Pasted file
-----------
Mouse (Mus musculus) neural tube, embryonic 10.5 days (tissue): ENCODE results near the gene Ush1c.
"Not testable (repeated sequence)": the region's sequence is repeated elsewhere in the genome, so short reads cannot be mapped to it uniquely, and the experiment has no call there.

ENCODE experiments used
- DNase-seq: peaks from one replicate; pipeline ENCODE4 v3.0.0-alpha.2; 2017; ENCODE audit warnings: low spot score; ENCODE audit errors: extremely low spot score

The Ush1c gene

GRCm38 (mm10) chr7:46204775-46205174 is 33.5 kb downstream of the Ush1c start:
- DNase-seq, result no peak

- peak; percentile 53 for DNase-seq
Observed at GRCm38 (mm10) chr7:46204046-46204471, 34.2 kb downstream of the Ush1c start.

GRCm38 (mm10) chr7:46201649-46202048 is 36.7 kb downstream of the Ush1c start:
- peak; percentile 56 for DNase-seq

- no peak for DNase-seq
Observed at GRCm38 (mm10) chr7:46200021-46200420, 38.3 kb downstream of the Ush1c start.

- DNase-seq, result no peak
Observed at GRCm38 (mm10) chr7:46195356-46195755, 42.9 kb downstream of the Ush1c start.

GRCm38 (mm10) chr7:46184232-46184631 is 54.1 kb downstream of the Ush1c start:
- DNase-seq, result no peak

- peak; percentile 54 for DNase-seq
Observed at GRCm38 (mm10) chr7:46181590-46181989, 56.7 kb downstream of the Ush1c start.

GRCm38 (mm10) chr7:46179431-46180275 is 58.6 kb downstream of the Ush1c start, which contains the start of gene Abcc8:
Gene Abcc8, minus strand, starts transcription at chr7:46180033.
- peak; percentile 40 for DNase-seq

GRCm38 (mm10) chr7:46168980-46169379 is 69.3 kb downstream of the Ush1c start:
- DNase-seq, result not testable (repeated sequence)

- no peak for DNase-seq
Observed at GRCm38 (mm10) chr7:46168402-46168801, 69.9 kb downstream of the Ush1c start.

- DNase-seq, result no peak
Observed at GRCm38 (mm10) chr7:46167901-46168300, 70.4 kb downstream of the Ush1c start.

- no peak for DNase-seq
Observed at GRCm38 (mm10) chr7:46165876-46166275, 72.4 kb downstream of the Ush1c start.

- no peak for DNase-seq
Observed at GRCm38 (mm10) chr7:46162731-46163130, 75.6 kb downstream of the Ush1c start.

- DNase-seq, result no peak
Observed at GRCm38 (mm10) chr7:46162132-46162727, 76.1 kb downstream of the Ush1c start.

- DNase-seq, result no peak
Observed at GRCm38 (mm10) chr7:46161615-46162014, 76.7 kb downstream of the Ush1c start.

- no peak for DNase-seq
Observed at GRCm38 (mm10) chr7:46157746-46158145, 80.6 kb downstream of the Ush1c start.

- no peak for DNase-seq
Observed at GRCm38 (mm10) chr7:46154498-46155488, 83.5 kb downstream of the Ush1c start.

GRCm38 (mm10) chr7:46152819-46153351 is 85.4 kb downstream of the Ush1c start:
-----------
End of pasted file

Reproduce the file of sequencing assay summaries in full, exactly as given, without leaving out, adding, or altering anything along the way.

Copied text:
Mouse (Mus musculus) neural tube, embryonic 10.5 days (tissue): ENCODE results near the gene Ush1c.
"Not testable (repeated sequence)": the region's sequence is repeated elsewhere in the genome, so short reads cannot be mapped to it uniquely, and the experiment has no call there.

ENCODE experiments used
- DNase-seq: peaks from one replicate; pipeline ENCODE4 v3.0.0-alpha.2; 2017; ENCODE audit warnings: low spot score; ENCODE audit errors: extremely low spot score

The Ush1c gene

GRCm38 (mm10) chr7:46204775-46205174 is 33.5 kb downstream of the Ush1c start:
- DNase-seq, result no peak

- peak; percentile 53 for DNase-seq
Observed at GRCm38 (mm10) chr7:46204046-46204471, 34.2 kb downstream of the Ush1c start.

GRCm38 (mm10) chr7:46201649-46202048 is 36.7 kb downstream of the Ush1c start:
- peak; percentile 56 for DNase-seq

- no peak for DNase-seq
Observed at GRCm38 (mm10) chr7:46200021-46200420, 38.3 kb downstream of the Ush1c start.

- DNase-seq, result no peak
Observed at GRCm38 (mm10) chr7:46195356-46195755, 42.9 kb downstream of the Ush1c start.

GRCm38 (mm10) chr7:46184232-46184631 is 54.1 kb downstream of the Ush1c start:
- DNase-seq, result no peak

- peak; percentile 54 for DNase-seq
Observed at GRCm38 (mm10) chr7:46181590-46181989, 56.7 kb downstream of the Ush1c start.

GRCm38 (mm10) chr7:46179431-46180275 is 58.6 kb downstream of the Ush1c start, which contains the start of gene Abcc8:
Gene Abcc8, minus strand, starts transcription at chr7:46180033.
- peak; percentile 40 for DNase-seq

GRCm38 (mm10) chr7:46168980-46169379 is 69.3 kb downstream of the Ush1c start:
- DNase-seq, result not testable (repeated sequence)

- no peak for DNase-seq
Observed at GRCm38 (mm10) chr7:46168402-46168801, 69.9 kb downstream of the Ush1c start.

- DNase-seq, result no peak
Observed at GRCm38 (mm10) chr7:46167901-46168300, 70.4 kb downstream of the Ush1c start.

- no peak for DNase-seq
Observed at GRCm38 (mm10) chr7:46165876-46166275, 72.4 kb downstream of the Ush1c start.

- no peak for DNase-seq
Observed at GRCm38 (mm10) chr7:46162731-46163130, 75.6 kb downstream of the Ush1c start.

- DNase-seq, result no peak
Observed at GRCm38 (mm10) chr7:46162132-46162727, 76.1 kb downstream of the Ush1c start.

- DNase-seq, result no peak
Observed at GRCm38 (mm10) chr7:46161615-46162014, 76.7 kb downstream of the Ush1c start.

- no peak for DNase-seq
Observed at GRCm38 (mm10) chr7:46157746-46158145, 80.6 kb downstream of the Ush1c start.

- no peak for DNase-seq
Observed at GRCm38 (mm10) chr7:46154498-46155488, 83.5 kb downstream of the Ush1c start.

GRCm38 (mm10) chr7:46152819-46153351 is 85.4 kb downstream of the Ush1c start: